“Oh, auntie, I’m so sorry,” Manda pulled a piece of paper towel off the roll and gave it to her aunt whose only tissue was now in tatters. “If I’d known I’d never have asked.”

“But you weren’t to know, Manda, so please don’t worry. I have many good memories, just not too many good early ones. There was too much trauma in my life too soon, which is to say life became overwhelming before I was mature enough to handle it. Traumatized little ones develop all kinds of coping strategies to help them get through life. Often these carry on into adulthood and can be quite destructive if not addressed. My strategy was to check out when my life got too stressful. That’s why I don’t remember a lot of it. Sadly, a lot of grown ups never seek, or find, the help they need.”

“Like uncle Ted?” Manda wondered about her aunt’s ex-husband.

“Yes, like your uncle Ted.”

“What about you?”

Sally sighed. “Oh, I was finally able to get the help I needed a few years ago. That’s made my life more liveable now, but it still doesn’t reclaim all the lost memories.”

“Do you have any nice childhood memory you can share?” Manda asked, her eyes wide with hope.

Sally beckoned Manda to the kitchen table where they sat down across from one another. She thought for a moment, and then smiled. “When I was six years old,” she began, “I lived for a year with my grandmother … your great granny, Esther. Mother was off on a world tour and my father was absent, so I lived with gran. Of course, I went to school ~ grade 2 ~ and it was about that time that my musical talents began to surface. So, for the school play, Bambi, I was given a song to sing.”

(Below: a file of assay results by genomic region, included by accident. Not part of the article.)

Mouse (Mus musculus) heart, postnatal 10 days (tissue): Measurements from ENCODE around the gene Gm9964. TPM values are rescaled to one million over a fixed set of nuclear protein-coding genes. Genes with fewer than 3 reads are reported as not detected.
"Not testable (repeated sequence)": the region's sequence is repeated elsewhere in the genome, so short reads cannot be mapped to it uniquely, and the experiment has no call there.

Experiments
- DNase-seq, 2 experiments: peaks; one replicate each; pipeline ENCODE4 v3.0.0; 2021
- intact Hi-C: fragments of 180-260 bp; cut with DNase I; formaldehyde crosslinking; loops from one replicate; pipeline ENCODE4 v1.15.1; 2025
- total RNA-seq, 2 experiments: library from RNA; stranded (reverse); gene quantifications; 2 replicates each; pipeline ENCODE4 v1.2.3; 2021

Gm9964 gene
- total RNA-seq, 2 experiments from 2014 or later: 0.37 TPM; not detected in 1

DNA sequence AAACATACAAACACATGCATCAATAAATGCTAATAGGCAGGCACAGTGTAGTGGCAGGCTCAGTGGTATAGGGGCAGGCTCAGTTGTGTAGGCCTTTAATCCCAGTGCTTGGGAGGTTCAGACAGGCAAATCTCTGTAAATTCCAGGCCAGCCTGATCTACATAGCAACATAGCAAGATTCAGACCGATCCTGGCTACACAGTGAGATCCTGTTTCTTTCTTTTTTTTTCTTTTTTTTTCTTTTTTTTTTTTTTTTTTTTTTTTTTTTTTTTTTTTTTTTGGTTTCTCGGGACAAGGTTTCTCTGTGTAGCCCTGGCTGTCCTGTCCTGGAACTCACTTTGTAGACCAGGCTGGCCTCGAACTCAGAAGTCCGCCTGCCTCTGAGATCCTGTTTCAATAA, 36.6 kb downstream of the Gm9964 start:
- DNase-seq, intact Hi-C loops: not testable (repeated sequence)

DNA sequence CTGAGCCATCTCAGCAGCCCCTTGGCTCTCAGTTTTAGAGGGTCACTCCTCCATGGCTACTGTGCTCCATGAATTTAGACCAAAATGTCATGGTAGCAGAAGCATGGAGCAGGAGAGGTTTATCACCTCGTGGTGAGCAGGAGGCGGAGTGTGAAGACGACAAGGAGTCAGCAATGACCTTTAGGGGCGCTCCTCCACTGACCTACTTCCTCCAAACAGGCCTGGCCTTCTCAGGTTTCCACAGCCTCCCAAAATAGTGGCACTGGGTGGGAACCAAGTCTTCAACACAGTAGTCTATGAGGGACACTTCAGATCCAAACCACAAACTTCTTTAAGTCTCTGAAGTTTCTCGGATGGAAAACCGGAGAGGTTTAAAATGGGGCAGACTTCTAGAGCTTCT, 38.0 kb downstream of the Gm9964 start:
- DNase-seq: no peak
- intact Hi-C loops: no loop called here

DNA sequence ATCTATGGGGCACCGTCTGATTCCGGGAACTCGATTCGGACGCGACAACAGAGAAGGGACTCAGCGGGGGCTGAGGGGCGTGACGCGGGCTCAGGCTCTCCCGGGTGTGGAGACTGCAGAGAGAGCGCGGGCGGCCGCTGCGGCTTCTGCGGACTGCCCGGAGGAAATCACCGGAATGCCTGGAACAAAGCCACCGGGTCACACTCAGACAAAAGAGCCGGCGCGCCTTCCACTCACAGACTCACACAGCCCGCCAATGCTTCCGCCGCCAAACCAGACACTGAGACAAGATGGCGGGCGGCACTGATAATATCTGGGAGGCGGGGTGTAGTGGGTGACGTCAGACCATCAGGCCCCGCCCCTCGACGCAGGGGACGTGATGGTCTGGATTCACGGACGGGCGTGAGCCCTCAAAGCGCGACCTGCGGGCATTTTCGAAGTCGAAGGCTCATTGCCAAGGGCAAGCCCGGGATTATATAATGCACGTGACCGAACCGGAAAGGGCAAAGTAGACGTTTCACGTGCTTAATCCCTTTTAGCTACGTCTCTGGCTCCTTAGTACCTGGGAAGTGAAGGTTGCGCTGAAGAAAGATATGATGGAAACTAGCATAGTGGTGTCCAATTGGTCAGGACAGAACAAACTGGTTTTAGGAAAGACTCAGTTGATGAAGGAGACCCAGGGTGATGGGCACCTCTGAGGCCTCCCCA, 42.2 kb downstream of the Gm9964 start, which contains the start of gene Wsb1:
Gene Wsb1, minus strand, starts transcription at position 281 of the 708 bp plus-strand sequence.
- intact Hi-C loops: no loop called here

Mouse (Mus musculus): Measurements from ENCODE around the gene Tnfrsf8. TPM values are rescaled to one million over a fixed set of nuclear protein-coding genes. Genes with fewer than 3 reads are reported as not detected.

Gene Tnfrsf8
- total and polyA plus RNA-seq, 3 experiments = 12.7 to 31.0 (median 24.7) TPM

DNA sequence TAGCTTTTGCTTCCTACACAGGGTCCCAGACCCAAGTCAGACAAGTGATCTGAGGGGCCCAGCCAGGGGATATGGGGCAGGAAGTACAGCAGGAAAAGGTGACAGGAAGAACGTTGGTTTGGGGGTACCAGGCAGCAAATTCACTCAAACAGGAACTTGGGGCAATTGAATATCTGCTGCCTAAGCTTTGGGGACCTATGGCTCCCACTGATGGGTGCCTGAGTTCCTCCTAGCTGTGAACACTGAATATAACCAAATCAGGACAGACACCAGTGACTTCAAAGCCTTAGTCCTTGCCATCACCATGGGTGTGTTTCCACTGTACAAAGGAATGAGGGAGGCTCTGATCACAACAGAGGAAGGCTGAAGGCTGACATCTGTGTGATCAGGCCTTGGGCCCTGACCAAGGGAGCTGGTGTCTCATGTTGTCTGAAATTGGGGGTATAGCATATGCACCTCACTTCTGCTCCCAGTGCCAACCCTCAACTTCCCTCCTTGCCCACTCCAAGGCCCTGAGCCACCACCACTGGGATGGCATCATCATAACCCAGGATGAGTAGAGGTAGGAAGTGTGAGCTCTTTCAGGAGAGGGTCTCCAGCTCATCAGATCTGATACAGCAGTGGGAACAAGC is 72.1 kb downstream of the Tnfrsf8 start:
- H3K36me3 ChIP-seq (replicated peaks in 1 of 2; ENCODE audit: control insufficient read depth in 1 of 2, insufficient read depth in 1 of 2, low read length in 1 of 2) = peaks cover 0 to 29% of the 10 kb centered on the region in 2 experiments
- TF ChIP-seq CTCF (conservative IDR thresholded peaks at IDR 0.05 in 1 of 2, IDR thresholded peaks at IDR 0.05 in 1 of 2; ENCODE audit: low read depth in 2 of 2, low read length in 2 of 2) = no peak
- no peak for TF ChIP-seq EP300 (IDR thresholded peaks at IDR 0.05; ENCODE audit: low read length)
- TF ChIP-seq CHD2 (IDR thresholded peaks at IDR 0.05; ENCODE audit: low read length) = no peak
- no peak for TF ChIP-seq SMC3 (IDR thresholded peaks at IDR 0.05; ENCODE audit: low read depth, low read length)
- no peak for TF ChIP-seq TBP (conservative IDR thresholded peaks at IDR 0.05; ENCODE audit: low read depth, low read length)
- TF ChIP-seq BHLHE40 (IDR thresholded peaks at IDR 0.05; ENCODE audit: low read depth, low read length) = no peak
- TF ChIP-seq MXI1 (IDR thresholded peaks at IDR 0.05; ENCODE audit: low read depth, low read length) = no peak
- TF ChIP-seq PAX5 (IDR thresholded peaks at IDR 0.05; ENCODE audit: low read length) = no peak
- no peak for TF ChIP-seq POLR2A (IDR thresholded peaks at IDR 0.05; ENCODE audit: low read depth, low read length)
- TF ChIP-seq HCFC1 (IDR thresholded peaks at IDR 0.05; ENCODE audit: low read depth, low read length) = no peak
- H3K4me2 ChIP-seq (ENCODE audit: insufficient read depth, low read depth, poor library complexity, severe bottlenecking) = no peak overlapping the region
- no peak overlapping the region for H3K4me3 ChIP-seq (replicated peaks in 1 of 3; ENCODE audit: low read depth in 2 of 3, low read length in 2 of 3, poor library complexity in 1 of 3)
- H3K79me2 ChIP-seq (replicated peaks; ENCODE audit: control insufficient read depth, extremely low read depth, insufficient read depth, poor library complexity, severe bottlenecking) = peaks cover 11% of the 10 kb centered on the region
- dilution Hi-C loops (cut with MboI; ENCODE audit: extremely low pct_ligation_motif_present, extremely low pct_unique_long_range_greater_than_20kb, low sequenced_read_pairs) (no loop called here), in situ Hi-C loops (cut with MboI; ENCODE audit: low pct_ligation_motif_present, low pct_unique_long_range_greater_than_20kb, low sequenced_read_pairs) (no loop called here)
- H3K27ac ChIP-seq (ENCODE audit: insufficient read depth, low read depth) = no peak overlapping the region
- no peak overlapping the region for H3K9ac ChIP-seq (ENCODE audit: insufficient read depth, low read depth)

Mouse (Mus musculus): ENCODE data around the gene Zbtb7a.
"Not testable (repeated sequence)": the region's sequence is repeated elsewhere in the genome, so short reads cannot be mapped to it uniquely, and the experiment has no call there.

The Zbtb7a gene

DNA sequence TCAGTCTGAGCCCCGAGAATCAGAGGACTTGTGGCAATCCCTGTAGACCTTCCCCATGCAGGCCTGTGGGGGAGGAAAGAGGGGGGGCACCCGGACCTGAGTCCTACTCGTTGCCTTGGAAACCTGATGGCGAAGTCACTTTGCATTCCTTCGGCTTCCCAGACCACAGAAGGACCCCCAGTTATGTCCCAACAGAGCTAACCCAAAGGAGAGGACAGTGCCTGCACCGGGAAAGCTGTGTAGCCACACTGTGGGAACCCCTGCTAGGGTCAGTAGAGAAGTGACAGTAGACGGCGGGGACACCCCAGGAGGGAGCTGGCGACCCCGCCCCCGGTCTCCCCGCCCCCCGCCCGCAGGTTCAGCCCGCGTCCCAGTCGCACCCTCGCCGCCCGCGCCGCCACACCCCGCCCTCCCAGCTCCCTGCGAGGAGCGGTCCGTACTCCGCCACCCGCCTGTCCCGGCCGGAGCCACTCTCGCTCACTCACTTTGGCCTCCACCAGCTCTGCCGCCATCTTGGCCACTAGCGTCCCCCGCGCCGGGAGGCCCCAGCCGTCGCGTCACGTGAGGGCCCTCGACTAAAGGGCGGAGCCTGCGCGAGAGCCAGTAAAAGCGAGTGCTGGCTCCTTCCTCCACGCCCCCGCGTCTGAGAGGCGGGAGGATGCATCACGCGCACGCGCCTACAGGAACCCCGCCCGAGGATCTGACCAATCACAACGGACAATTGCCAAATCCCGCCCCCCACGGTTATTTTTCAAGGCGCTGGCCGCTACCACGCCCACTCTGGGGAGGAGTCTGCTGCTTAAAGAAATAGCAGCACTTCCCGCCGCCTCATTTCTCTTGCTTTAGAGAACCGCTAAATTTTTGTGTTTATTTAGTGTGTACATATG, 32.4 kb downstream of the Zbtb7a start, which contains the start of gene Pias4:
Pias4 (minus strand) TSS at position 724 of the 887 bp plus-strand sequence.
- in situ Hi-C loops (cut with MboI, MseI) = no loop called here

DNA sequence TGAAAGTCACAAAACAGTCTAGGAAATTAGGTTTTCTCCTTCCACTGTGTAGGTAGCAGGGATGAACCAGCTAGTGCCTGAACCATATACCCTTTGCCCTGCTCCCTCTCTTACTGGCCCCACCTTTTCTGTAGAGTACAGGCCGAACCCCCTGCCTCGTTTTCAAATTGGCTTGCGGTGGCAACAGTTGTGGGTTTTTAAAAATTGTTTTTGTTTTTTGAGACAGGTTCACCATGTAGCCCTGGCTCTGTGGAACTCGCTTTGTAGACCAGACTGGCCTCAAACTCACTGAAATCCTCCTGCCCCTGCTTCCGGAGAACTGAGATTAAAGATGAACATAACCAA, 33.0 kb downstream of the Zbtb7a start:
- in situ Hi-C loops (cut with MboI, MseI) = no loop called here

“You were! Which one?” Manda was excited to know.

Drip, drip, drop little April shower …” Sally sang what she remembered.

“Oh, I know that song!” Manda squealed with joy, remembering the animated movie soundtrack.

“I’d be surprised if you didn’t,” Sally grinned.

“Were you happy?”

“Yes, I was happy. Gran had outfitted me in my favourite red velvet dress with gold buttons down the front and put tight ringlets in my hair. For just a little while I was the centre of her universe, so I felt pretty special.”

“What happened next?” Manda was all ears.

Gran took me for a hamburger and milkshake at the old hotel on Main Street. Bit of a dive, but it didn’t matter. I remember her boasting about me to her friends. I have good memories around that.”

Manda was entranced. “Oh, auntie, thank you for telling me your story. You have such a beautiful voice.” And then Manda paused, a look of curiosity swept into her eyes. “Why didn’t you grow up to be a singer?”